The charter school advocates on the panel seemed to agree that some charters weren’t working. They were quick to denounce for-profit charters, for instance. “For-profit operators have no business in education,” said Katie Duffy, CEO of Democracy Prep Charter School. Our children “are not assets and liabilities and they shouldn’t be treated as such.”

Rafiq Kalam id-Din II, who founded a charter school in Bedford-Stuyvesant, spoke about the need for more schools like his, founded and staffed by black and Hispanic community members. Without naming names, he called out charter schools that believe “if you don’t sit a certain way, you can’t learn” or are using suspension as a “first response” rather than a last resort.

“Criminalizing the behavior of our children — there should be a moratorium on that,” he said.

But it was Nyla Jenkins, 7, a first-grader at KIPP STAR Harlem College Prep Charter School, who drew the most applause of the night when she took the microphone and declared herself a junior lifetime member of the NAACP. “Let’s find a solution for all of us,” she said.

Building Better Schools

IPS broke its own rules to work with a for-profit charter operator. Now it’s having second thoughts.

PHOTO: Scott Elliott
Donnan Middle School was taken over by the state and handed off to be run by Charter Schools USA in 2012. The school now includes an elementary school in partnership with Indianapolis Public Schools.

An unusual partnership between a for-profit charter operator and Indianapolis Public Schools could be on the rocks.

That’s because during its first year of operation, Emma Donnan Elementary School students had some of the lowest test scores in the district and did not make significant gains from the prior year — landing it on the shortlist for district intervention.

If scores are not good this year or in 2018, the district might terminate its contract with Charter Schools USA to operate Donnan, according to Superintendent Lewis Ferebee.

“They struggled in last year’s performance,” he said. “They did not perform at our standard.”

Florida-based CSUSA began managing three Indianapolis schools, including Emma Donnan Middle School, after the schools were taken over by the Indiana State Board of Education six years ago. In 2015, they opened Donnan Elementary as an IPS innovation school in the same building as the middle school. The district is responsible for the school’s — so far low — test scores, but the staff are employed by the charter operator, which handles daily operations.

IPS suspended a policy against working with for-profit operators when it agreed to work with CSUSA to launch Donnan Elementary. The move was intended to give the district more involvement in a building that otherwise would be state-controlled and give CSUSA a chance to work with students earlier. Middle schoolers at Donnan often enroll far behind grade level.

Eric Lewis, a senior official with CSUSA, said the organization is “thrilled to be in partnership” with IPS, and he is not concerned about pressure from the district to improve test scores because “we always intend to improve.”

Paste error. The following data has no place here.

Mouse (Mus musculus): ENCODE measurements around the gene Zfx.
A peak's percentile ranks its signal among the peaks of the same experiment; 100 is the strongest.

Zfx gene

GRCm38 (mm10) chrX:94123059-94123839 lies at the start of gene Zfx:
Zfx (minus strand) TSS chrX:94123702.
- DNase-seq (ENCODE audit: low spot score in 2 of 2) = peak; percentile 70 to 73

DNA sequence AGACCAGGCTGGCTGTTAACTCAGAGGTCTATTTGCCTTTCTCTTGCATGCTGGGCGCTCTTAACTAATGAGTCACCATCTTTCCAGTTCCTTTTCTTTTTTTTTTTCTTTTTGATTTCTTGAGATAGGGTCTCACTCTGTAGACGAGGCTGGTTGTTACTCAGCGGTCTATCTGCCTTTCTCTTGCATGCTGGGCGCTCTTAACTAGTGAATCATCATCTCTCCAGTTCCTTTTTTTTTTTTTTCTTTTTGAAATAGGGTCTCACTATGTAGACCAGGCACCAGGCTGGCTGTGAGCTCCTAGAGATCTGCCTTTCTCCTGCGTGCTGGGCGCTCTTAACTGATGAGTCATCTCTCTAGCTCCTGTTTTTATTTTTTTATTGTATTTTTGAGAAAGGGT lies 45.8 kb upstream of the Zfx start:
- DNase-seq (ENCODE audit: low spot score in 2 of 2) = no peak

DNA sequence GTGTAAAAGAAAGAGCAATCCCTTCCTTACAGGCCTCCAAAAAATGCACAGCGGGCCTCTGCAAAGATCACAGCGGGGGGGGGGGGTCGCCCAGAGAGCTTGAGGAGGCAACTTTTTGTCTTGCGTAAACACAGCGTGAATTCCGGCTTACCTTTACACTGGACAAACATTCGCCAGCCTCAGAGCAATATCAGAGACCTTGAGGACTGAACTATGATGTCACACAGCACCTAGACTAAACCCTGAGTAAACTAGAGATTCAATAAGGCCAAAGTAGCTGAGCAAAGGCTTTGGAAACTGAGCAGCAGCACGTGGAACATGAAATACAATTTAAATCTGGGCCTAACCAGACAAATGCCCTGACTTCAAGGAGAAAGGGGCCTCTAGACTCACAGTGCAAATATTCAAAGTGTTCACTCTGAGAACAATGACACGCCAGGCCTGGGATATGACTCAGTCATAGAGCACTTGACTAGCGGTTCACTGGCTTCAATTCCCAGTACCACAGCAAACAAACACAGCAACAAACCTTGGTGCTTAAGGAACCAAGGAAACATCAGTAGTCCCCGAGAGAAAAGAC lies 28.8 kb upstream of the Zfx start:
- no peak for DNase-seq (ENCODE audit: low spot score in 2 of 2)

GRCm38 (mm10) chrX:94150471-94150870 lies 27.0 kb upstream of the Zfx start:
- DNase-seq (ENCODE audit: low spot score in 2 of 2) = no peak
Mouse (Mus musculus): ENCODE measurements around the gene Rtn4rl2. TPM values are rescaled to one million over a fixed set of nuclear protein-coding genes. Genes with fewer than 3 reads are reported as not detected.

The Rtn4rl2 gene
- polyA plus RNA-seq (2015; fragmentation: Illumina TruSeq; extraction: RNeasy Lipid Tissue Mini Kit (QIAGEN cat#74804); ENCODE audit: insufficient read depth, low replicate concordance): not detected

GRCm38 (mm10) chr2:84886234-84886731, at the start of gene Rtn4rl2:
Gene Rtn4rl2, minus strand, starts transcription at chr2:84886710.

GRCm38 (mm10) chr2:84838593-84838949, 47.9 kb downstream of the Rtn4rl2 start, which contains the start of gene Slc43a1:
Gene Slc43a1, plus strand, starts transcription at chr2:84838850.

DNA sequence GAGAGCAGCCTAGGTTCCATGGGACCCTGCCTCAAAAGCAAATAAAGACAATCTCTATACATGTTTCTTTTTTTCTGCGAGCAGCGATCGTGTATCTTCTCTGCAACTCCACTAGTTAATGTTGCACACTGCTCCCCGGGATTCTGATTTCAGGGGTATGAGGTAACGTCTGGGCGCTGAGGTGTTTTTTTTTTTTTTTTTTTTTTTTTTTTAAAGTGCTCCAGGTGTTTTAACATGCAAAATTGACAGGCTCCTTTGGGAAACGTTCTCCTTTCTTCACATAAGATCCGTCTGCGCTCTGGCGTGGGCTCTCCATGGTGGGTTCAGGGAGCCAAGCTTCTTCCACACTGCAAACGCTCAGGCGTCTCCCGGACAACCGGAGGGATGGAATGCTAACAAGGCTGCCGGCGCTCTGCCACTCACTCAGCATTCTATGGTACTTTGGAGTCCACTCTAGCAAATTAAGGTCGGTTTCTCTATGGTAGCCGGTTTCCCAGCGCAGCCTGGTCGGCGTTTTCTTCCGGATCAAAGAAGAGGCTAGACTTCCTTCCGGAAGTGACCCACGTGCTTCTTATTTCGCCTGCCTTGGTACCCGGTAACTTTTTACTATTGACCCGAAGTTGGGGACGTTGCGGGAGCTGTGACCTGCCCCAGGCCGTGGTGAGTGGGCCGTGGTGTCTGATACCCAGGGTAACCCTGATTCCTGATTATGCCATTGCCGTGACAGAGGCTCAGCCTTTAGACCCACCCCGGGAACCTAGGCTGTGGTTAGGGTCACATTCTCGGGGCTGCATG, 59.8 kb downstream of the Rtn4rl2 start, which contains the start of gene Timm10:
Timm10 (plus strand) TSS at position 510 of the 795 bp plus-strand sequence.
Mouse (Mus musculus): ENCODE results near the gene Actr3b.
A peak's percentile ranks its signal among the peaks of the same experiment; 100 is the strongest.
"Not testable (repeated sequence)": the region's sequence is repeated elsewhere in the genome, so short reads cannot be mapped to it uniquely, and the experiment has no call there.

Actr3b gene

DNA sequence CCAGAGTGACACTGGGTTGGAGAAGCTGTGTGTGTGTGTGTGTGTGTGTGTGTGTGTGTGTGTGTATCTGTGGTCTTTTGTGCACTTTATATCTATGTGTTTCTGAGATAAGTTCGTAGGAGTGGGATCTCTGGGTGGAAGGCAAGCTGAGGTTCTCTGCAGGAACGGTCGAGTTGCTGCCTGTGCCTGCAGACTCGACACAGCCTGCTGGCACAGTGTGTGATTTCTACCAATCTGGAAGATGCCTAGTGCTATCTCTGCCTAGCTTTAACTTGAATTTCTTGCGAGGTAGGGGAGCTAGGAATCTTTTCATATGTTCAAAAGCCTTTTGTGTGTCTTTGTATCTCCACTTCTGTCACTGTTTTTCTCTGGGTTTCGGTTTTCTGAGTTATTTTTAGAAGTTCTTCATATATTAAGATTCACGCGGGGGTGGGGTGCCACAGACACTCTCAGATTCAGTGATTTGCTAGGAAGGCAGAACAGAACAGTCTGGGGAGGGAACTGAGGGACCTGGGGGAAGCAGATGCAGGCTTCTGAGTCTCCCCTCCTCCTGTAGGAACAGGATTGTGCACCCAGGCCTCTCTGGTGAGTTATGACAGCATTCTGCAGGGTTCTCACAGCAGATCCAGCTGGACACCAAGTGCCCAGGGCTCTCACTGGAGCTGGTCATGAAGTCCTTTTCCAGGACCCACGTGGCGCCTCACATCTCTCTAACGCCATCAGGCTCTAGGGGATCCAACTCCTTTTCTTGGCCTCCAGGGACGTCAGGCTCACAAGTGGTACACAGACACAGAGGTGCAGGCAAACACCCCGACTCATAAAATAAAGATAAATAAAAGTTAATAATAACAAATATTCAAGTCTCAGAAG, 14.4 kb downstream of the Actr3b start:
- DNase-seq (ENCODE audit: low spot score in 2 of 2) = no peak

CSUSA operates 77 schools across the country, many of which also have struggled academically. In the six years since Indiana handed management of three IPS schools over to the charter-manager, those schools have not shown significant improvement.

In recent years, CSUSA has appeared poised to expand in Indiana, but earlier this week the Indiana Charter School Board canceled charters for two schools that were expected to be managed by CSUSA because the company had stopped communicating about its plans.

IPS board members have been skeptical of Donnan Elementary’s progress in the past, but they were relatively quiet during a presentation from CSUSA at their meeting Thursday. (Innovation schools must present their progress to their board twice a year.)

Board member Diane Arnold said the report, which included information on enrollment and scores on tests used to track student progress throughout the year, showed more improvement than the last report school leaders presented to the board.

She is cautiously optimistic Donnan will improve with support.

“We kind of pushed the envelope to give them the elementary school,” she said. “My expectation is we should see results. … And I am hopeful.”

But it’s unclear what help the school will get from the district to improve test scores. Lewis said he did not “have any sense” of what resources the district could provide the school through its new intervention process, but “we look forward to partnering with them.”

Board president Mary Ann Sullivan said she was concerned that Donnan appeared on the list of low-performing schools, and she is relying on the staff overseeing innovation schools to track its progress.

“When we have partners … their purpose is to improve student achievement, and (if) that doesn’t happen, then yes, we will absolutely intervene in those schools,” she said. “We are going to be looking for accountability.”